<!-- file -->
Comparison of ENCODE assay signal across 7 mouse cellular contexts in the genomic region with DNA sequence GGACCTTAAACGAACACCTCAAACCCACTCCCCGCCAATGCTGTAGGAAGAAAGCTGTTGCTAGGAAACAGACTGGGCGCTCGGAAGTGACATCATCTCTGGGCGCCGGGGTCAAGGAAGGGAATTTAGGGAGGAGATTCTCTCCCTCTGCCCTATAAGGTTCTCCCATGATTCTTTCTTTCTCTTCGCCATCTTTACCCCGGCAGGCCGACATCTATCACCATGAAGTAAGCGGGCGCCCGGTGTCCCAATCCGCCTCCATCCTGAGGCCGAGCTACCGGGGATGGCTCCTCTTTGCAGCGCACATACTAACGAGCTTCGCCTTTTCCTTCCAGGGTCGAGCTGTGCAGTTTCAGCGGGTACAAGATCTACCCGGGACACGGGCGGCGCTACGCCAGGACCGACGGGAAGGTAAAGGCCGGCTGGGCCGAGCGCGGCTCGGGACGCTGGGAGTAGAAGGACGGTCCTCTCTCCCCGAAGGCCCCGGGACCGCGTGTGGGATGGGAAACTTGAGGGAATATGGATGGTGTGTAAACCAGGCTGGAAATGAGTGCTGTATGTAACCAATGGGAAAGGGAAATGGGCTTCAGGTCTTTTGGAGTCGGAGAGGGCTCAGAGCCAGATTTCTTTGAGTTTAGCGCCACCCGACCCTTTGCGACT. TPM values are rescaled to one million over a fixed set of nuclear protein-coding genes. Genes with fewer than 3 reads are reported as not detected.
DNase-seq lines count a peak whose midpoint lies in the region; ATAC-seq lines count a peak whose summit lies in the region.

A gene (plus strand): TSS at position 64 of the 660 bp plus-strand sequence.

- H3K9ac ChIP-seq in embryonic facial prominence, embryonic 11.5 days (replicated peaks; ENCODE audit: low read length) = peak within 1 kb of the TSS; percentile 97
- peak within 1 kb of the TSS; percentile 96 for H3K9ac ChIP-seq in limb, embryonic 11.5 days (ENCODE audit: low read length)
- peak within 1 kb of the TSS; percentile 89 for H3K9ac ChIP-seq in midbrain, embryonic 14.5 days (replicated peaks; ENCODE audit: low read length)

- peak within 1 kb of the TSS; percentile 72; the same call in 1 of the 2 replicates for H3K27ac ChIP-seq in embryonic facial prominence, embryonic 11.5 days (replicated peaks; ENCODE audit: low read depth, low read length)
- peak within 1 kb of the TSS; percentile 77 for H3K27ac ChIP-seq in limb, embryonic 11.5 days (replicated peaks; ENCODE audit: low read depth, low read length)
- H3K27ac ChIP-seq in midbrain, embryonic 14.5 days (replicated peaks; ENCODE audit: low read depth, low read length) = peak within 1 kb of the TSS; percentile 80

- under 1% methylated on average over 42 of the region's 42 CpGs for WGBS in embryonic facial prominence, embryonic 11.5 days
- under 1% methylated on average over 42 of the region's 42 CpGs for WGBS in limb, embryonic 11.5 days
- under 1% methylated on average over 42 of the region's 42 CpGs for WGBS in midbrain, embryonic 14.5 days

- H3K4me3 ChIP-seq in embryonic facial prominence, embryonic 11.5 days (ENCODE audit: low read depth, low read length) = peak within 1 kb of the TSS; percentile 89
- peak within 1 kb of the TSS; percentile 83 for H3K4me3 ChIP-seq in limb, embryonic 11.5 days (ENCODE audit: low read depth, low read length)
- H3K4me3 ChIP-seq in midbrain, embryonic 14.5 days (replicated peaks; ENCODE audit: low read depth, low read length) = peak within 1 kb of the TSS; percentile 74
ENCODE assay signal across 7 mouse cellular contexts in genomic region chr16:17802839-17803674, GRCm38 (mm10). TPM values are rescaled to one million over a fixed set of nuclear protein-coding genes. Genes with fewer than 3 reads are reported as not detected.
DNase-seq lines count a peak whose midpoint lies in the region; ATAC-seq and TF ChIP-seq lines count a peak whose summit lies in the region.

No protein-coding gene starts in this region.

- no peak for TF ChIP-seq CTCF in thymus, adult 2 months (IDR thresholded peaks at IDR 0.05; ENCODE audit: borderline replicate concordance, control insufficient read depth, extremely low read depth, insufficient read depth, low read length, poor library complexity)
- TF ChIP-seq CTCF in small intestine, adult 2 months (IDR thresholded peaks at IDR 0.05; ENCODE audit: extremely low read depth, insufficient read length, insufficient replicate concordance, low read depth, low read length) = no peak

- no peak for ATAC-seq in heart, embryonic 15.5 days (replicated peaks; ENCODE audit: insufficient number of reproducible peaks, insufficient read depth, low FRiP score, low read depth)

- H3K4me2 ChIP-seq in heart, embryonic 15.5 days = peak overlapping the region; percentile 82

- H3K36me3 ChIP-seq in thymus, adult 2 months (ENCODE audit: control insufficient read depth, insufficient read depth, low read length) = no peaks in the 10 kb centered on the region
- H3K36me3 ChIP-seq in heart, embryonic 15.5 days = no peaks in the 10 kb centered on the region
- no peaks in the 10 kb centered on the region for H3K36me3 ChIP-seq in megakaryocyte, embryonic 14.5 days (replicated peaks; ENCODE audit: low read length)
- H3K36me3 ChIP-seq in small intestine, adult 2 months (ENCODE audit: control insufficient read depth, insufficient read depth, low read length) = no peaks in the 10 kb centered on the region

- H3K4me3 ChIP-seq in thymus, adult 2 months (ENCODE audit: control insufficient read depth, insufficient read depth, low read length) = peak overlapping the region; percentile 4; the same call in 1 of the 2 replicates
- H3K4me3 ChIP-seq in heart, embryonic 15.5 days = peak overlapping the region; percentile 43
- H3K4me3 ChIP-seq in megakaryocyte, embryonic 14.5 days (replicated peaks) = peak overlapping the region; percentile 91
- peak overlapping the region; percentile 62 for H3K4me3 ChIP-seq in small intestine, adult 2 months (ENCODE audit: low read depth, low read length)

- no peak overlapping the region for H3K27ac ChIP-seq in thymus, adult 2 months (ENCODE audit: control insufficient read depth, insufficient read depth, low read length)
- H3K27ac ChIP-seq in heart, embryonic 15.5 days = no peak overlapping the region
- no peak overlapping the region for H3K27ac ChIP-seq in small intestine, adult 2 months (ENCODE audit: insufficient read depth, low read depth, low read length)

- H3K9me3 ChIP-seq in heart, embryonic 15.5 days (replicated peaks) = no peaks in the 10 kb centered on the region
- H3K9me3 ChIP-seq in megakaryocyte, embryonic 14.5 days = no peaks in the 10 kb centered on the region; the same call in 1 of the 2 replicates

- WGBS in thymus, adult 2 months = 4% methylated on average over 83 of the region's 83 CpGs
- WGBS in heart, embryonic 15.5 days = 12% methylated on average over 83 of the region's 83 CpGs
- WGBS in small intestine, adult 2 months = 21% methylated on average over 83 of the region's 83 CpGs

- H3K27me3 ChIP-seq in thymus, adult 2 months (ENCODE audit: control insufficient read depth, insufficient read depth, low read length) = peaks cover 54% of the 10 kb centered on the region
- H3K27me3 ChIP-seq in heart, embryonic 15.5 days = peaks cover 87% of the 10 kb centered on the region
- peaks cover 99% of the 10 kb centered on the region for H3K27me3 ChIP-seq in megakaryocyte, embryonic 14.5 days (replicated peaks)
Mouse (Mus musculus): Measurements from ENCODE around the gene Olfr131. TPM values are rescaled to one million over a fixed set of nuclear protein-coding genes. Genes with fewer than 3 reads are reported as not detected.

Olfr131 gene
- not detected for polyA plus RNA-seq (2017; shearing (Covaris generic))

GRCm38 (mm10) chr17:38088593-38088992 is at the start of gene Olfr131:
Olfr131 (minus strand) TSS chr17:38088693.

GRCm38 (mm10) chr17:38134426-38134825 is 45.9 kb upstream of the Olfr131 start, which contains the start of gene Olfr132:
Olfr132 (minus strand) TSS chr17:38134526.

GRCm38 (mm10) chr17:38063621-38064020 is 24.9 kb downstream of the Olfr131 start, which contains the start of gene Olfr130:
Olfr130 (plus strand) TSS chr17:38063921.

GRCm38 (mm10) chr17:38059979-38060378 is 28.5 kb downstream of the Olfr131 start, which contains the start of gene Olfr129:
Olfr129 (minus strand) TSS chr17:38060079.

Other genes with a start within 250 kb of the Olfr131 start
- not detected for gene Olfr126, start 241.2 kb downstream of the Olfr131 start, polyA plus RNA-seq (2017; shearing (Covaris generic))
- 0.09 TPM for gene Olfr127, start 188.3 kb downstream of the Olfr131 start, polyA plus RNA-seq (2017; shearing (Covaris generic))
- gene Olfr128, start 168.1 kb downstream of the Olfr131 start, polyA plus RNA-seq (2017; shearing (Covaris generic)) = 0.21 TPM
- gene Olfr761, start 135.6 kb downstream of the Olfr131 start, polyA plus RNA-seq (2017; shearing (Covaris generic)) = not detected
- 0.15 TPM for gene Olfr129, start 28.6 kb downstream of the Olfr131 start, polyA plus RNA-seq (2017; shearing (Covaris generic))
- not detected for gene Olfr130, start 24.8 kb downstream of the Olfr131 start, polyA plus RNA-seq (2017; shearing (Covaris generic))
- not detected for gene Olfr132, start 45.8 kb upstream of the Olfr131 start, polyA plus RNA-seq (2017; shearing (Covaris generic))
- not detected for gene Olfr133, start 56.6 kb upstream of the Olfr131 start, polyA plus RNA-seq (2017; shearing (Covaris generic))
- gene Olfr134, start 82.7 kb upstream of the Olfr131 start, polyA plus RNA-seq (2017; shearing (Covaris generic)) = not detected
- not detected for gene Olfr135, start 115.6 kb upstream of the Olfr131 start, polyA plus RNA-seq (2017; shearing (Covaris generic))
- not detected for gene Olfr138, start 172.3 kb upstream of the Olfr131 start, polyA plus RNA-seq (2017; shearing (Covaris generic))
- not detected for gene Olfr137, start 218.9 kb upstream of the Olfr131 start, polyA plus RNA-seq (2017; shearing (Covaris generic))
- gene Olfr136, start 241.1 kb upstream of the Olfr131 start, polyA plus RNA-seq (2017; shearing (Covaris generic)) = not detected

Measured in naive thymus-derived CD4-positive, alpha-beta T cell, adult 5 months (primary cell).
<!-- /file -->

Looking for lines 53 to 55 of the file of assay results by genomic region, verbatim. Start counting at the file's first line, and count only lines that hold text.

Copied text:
Other genes with a start within 250 kb of the Olfr131 start
- not detected for gene Olfr126, start 241.2 kb downstream of the Olfr131 start, polyA plus RNA-seq (2017; shearing (Covaris generic))
- 0.09 TPM for gene Olfr127, start 188.3 kb downstream of the Olfr131 start, polyA plus RNA-seq (2017; shearing (Covaris generic))